I’ve heard from friends in informal conversations that in Sweden you pay taxes in advance and then correct the amounts paid and received by the end of each tax year. I’m a little confused by that but also didn’t find a practical calendar of when taxes are paid, and based on what they are calculated, when we just start a new company.
I would say that is a correct summary. The idea is that the company pays tax on the profit. Throughout the fiscal year, the company pays “preliminary tax” (debiterad preliminärskatt) on the estimated profit, with one twelfth every month. After the fiscal year has ended, you will know what the actual profit was, and the tax on that will be corrected after you have submitted the company’s tax declaration (inkomstdeklaration).
If your company has recently started and you don’t know how much profit you will make during the first year, you can enter 0 to begin with, and then correct that figure once you have a better estimate. You can change the estimated profit as many times as you like, both upwards and downwards.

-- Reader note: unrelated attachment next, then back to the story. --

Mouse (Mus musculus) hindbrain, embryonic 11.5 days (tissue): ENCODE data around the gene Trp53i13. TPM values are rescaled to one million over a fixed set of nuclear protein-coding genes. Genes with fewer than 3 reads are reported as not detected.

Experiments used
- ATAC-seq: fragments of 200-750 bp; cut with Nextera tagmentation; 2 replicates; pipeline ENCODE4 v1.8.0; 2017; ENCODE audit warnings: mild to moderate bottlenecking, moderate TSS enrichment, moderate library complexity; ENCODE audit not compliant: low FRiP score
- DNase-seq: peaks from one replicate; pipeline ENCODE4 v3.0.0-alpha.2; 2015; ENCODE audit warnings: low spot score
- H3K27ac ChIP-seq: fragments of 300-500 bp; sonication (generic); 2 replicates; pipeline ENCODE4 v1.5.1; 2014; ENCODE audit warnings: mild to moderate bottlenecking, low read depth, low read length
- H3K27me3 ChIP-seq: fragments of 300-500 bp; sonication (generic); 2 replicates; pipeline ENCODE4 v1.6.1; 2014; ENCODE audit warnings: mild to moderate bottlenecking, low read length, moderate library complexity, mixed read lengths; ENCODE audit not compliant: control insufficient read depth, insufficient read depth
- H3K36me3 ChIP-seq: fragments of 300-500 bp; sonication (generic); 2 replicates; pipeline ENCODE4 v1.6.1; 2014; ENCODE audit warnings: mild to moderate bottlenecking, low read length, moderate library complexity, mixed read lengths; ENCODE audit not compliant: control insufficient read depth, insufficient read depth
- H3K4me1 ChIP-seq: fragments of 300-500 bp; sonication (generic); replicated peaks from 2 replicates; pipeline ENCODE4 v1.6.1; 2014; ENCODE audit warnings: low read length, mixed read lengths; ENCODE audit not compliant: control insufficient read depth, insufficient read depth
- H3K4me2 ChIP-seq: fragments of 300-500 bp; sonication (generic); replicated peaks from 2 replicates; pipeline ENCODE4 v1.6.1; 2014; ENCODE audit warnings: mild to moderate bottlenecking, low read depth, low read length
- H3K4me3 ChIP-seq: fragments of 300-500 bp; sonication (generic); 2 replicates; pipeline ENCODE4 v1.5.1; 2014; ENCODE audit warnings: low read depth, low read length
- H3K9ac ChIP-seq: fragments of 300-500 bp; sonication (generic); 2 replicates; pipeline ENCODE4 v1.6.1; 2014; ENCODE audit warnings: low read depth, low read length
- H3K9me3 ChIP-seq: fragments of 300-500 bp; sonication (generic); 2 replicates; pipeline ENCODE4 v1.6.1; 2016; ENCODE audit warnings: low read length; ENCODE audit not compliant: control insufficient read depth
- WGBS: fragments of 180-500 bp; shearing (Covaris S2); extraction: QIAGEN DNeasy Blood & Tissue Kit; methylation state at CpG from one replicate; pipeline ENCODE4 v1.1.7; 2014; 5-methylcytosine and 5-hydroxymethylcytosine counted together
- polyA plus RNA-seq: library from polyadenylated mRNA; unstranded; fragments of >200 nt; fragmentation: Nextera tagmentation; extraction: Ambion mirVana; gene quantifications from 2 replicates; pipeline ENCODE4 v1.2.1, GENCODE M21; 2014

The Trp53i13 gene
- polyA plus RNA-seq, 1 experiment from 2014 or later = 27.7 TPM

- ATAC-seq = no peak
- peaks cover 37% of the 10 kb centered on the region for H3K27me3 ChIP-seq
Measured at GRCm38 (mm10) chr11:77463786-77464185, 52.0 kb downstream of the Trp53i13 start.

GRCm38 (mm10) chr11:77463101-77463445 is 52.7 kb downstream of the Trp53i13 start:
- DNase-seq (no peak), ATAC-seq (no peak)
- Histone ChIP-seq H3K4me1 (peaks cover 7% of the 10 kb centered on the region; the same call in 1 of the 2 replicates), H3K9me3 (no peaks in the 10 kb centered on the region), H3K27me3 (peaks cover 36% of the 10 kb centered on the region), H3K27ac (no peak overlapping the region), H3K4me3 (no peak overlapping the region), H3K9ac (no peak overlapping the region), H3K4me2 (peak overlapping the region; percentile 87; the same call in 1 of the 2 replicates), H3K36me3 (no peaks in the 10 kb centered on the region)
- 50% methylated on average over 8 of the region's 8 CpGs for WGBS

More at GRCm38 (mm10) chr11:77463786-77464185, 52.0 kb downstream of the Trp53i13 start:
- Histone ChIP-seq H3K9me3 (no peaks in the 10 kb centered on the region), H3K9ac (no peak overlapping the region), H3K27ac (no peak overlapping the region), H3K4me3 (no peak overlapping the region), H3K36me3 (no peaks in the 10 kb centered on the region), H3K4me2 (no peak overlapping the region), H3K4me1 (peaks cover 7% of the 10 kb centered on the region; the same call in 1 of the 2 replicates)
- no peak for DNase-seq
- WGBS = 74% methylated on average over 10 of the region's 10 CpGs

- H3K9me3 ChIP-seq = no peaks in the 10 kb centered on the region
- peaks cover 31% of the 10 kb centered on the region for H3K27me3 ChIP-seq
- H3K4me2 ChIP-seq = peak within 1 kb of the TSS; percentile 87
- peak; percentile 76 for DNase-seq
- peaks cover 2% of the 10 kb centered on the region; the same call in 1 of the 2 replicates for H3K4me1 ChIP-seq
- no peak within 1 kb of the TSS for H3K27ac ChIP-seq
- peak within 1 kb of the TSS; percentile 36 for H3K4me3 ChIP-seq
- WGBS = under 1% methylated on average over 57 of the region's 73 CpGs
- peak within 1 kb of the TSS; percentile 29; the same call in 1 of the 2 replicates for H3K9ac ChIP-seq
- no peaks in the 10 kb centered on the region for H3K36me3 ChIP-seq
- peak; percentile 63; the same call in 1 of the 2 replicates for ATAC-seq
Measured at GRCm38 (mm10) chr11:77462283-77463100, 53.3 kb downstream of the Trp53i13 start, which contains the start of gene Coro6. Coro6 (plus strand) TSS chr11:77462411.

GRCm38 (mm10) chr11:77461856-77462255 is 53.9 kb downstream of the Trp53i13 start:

Here you can see which dates that apply:
Keep in mind that the company will also have to pay VAT and employment taxes if it sells things that are subject to VAT or employs people, respectively. VAT Is paid monthly, quarterly, or annually (you can decide), and employment taxes are paid monthly.
thanks so much for your answer @martin I agree with what you have said and now I have also written an article about the corporate taxes we pay in Sweden, called “företagsskatter” in Swedish. Please use Google translate to read it in English. I would summarize the taxes that we pay as: corporate tax (bolagsskatten), employment tax (arbetsgivaravgifterna), final tax (slutskatt) and moms (VAT). Read more about them all and more stuff regarding this topic here: Företagsskatter | By Anna Leijon
Any feedback on the article is more than welcome